Pechuga Mezcal - An In-Depth Look at this Unique Mezcal Variety
by Greg Rutkowski
What Is Pechuga Mezcal?
Pechuga mezcal is what is known as a destilado con. Meaning that it is a type of mezcal distilled with something other than the fermented agave.
Typically a destilado con pechuga mezcal is distilled twice before the ingredients to make pechuga mezcal are introduced to the still for a third distillation.
At this stage, a number of techniques are used depending on the region in which the mezcal is being made.
Generally, the maesetro mezcalero will hang a chicken breast with wire where the still cap meets the base. Other ingredients used are seasonal fruits, vegetables and herbs which are either thrown directly into the pot or sifted through cheesecloth, among other methods.
Lastly pechugas are not limited to the mezcal category and can be found in many other types of agave spirits.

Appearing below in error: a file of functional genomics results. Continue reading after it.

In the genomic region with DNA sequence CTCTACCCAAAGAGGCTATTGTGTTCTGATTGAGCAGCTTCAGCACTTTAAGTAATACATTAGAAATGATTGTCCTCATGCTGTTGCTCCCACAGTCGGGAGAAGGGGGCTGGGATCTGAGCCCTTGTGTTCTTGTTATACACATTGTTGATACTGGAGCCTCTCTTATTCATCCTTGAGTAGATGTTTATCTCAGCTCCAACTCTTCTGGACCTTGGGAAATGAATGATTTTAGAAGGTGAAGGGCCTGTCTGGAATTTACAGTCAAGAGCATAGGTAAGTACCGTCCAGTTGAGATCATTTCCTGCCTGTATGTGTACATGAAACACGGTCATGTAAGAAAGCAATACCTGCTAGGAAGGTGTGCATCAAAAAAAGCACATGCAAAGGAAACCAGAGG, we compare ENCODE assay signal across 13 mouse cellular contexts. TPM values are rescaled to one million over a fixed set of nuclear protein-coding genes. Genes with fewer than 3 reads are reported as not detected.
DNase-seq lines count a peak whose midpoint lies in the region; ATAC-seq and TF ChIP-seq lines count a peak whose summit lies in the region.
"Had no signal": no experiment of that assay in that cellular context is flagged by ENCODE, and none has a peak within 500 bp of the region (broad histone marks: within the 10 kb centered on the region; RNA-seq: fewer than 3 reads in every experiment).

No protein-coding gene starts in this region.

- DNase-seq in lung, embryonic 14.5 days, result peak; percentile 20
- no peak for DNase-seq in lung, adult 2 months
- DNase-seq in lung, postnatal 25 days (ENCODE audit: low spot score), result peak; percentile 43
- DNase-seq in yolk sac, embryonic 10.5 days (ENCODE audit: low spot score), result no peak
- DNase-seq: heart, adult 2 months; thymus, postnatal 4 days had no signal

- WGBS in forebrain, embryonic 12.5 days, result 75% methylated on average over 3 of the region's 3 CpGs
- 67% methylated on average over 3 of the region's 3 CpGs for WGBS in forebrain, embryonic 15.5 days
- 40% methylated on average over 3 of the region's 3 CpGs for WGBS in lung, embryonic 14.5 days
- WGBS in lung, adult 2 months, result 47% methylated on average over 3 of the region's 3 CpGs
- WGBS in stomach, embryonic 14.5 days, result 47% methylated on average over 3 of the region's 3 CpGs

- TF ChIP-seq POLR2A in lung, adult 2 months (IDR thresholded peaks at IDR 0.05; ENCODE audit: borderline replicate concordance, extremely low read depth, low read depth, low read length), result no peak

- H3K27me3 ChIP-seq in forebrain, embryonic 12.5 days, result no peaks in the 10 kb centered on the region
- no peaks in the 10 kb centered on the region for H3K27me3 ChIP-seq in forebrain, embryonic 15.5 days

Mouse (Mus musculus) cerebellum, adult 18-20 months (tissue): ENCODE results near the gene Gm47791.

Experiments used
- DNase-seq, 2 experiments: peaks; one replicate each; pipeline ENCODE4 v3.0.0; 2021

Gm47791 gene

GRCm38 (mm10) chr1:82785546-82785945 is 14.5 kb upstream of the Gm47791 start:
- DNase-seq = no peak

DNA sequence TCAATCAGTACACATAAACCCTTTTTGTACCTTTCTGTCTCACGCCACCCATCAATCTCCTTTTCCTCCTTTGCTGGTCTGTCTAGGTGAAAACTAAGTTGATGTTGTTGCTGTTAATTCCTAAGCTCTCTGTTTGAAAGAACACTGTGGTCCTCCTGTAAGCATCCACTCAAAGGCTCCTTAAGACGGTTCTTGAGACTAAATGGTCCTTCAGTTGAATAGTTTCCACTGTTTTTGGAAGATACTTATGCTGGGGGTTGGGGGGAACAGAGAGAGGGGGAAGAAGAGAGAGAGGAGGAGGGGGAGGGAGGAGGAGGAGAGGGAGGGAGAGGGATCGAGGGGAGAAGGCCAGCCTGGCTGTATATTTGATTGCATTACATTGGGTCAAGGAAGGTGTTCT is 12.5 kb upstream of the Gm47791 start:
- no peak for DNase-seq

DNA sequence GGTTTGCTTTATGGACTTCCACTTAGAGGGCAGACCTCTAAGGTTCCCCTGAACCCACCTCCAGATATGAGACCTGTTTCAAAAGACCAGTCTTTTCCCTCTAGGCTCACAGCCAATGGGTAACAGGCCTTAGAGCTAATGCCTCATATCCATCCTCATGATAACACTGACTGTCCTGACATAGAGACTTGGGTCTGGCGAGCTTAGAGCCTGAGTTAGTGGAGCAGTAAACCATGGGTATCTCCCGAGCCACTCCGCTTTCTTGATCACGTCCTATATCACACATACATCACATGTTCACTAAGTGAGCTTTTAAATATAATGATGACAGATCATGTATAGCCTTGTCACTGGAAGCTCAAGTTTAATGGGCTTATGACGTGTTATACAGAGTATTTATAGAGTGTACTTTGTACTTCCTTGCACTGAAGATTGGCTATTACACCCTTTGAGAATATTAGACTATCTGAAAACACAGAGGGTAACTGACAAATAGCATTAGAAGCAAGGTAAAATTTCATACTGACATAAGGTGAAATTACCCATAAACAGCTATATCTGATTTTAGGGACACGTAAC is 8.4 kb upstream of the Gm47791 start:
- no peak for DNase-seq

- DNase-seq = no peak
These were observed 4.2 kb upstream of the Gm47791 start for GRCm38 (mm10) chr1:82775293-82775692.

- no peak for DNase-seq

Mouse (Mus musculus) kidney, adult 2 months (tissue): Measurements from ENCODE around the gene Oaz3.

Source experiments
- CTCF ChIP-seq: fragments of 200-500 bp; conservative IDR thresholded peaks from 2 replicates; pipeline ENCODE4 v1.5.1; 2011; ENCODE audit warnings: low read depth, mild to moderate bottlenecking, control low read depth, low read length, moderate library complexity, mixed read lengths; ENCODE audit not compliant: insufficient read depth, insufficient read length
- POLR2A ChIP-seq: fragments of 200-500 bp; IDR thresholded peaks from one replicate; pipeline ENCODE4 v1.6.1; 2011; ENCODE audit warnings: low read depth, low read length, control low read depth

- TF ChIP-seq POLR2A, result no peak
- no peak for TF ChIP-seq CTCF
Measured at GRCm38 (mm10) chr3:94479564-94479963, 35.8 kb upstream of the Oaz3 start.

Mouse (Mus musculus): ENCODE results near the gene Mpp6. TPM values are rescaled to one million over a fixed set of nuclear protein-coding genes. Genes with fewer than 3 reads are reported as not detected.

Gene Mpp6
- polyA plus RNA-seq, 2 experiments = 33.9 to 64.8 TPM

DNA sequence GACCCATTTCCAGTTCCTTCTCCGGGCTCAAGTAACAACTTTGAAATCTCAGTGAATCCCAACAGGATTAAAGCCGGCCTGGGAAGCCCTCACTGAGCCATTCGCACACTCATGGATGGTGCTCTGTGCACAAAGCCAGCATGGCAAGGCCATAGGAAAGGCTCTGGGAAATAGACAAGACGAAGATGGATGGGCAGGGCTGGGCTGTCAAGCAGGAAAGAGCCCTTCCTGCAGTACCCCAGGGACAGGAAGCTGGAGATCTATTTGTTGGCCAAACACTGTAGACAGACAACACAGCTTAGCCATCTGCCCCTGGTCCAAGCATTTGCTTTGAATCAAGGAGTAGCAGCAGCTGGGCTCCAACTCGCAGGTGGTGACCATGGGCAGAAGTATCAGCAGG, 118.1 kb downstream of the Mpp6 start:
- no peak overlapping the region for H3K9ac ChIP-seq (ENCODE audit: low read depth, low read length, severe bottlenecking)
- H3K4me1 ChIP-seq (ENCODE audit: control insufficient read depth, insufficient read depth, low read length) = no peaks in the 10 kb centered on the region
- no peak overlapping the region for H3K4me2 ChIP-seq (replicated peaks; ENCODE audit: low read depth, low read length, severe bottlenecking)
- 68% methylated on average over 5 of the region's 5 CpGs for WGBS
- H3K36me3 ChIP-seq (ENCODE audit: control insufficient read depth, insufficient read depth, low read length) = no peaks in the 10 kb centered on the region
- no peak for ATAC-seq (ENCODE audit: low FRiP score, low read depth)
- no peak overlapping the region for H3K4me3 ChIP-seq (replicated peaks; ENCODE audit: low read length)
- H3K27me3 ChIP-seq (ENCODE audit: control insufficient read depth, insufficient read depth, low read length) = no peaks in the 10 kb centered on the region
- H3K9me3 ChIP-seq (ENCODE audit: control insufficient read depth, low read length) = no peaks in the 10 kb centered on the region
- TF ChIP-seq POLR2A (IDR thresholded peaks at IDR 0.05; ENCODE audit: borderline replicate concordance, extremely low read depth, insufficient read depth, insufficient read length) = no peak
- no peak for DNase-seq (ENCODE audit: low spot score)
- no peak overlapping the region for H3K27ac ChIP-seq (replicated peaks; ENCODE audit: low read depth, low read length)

What Is The History Of Pechuga Mezcal?
Many have tried to unearth the history and origin of pechuga mezcal with inconclusive results.
What we do know is that the tradition dates back several generations, and likely has its origins in Oaxaca.
Alvin Starkman of Mezcal Educational Tours in Oaxaca is one person who was able to trace the tradition of pechuga mezcal back to the 1930’s from an oral history told by a Santiago Matatlán local.
“All variations of pechuga which employ a meat protein continue to be served today at many rite of passage celebrations in Oaxaca such as weddings, quince años, baptisms, significant birthday and anniversary celebrations, and so on.”
Deer Pechuga Mezcal Maguey Melate
What Kinds Of Meats Are Used For Pechuga Mezcal?
Pechuga in Spanish literally translates to breast or breast of a fowl. In the past, however, people have used every kind of meat imaginable, including chicken, turkey, deer, lamb, rabbit, iguana and even lobster.
The lobster pechuga mezcal, in fact, was an invention created by Alvin Starkman in partnership with Rosario Ángeles of Mezcal Rambha.